BP's oil spill, after some actual measurements have been made as opposed to weeks of reports of BP execs' "gut feeling" that it was only 3-5000 bbls/day, is now known to be more like 80.000 bbls/day and may reach 120K bbls/day before it's diverted to a new pipe.
(NOTE: There is now no talk whatever about "stopping" the spill - capping or otherwise plugging the well. All anybody talks about is "capturing" as much of the oil as they can. BP's early lame efforts to cap are now being used as proof that the well can't be plugged and the company's only choice is to grab as much of it as possible.
And sell it.)
BP, after some arm-twisting by an embarrassed Obama, agreed to "voluntarily" create an escrow account of $20B to cover the cost of damage by the spill.
BP agreed Wednesday to set aside $20 billion in a fund to pay damage claims stemming from the ongoing oil disaster in the Gulf of Mexico, and President Barack Obama staked his own reputation on the claims being paid.
The announcements followed an extraordinary meeting that took on the air of a summit, with lawyers for both sides negotiating in advance before Obama and his top advisers sat down across a long table from BP executives in the White House Roosevelt Room.
One such scripted moment worked out beforehand: that Obama would ask for, and get, a pledge from BP to set aside $100 million in a separate fund to compensate oil rig workers left jobless by Obama's moratorium on some oil drilling in the Gulf, pending new safety reviews.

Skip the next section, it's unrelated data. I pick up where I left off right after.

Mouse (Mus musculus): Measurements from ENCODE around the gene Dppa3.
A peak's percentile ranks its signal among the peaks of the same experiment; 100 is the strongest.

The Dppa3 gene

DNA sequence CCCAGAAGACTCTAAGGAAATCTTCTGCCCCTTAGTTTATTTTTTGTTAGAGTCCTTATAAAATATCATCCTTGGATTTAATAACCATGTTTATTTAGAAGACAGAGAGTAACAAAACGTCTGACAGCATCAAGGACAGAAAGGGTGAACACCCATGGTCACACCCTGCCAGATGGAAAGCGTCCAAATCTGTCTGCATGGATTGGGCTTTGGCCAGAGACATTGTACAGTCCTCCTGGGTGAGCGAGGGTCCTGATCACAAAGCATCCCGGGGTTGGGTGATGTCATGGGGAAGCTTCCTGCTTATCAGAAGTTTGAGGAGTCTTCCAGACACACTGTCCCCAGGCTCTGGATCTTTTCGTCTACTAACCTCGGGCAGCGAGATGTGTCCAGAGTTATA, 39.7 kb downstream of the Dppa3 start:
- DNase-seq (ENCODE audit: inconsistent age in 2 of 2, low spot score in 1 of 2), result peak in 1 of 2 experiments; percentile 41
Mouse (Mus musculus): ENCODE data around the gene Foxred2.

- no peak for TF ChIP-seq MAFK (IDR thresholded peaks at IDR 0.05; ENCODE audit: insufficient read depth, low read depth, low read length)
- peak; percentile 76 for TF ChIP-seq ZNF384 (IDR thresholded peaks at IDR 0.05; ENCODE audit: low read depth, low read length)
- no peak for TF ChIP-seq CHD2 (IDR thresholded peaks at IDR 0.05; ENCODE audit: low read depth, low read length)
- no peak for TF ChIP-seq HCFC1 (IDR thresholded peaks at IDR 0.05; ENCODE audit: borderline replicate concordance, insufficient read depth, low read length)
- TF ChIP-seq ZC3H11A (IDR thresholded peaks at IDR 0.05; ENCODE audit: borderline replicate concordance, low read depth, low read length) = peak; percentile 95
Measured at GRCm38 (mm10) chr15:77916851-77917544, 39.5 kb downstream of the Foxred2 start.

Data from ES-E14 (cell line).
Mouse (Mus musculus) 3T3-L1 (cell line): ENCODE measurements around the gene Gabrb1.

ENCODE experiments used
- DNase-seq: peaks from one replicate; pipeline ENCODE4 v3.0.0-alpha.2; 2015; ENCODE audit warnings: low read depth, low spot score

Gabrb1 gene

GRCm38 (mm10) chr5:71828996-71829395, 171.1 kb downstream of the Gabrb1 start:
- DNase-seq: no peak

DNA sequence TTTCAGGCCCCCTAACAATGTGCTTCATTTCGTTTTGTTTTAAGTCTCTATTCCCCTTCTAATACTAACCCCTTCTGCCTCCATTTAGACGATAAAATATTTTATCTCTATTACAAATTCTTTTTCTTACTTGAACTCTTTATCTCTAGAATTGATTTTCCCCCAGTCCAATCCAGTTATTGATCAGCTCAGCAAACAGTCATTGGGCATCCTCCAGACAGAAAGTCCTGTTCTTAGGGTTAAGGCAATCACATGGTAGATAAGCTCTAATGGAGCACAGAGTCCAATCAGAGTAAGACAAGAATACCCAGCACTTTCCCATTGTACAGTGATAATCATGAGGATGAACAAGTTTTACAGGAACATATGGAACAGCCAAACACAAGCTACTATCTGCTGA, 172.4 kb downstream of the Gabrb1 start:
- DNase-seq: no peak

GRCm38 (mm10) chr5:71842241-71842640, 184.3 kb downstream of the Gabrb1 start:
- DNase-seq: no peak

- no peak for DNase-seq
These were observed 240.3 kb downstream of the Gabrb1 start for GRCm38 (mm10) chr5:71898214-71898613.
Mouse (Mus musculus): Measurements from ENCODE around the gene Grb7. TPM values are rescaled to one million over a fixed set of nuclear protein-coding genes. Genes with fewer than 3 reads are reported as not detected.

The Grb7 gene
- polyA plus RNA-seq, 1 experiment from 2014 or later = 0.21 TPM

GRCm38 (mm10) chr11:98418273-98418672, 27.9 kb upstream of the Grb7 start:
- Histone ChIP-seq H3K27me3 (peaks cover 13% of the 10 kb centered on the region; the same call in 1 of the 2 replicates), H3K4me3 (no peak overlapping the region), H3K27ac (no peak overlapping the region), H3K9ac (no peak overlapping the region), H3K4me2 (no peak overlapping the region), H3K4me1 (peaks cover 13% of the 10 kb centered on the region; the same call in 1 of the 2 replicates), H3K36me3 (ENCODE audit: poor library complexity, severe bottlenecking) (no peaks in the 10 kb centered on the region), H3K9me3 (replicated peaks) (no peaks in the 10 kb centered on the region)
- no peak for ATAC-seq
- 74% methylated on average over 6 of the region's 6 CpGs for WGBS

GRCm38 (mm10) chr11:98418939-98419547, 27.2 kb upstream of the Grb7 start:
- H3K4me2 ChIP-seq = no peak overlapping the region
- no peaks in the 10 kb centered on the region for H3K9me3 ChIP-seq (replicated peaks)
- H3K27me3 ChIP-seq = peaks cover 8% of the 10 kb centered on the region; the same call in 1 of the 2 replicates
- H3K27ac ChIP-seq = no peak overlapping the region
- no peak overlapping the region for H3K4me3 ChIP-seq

All of which, curiously, means nothing much. One is reminded of Bush's dramatic appearance in Jackson Square days after Katrina devastated New Orleans, an appearance in which he promised cross-my-heart-and-hope-to-die-honest-injun that the govt would set up a $20B (are the identical numbers simply a coincidence?) fund to rebuild NO. He simply said later, after the urgency had worn off for everybody except actual NO residents, that the country "couldn't afford it" and cut the amount to $5B, carefully writing the rules of eligibility in a way friendly to gaming/resort interests in unaffected-and-very-white upstate Mississippi, which is where 99% of the paltry $5B wound up.
The relevance to BP's situation should be immediately obvious. The PR value of the account is what matters; whether it actually gets disbursed or not - and to whom - will happen so long after the fact that BP could pay itself the money and nobody would notice, we all having forgotten about it in the months following due to our latest absorbing interest in Tiger Woods' marriage or Sarah Palin's maybe-new boobs or the color of Billo's loofah.
Still, even if it turns out BP don't really mean it, it's a good moment to make believe. At least they understand the necessity of appearing to make an effort. The Chair apologized even.
BP Chairman Carl-Henric Svanberg offered an apology to all Americans as he emerged from the White House with Chief Executive Tony Hayward.
Svanberg said that "through our actions and commitments, we hope that over the long term that we will regain the trust that you have in us" and "we will live up to all our legitimate responsibilities."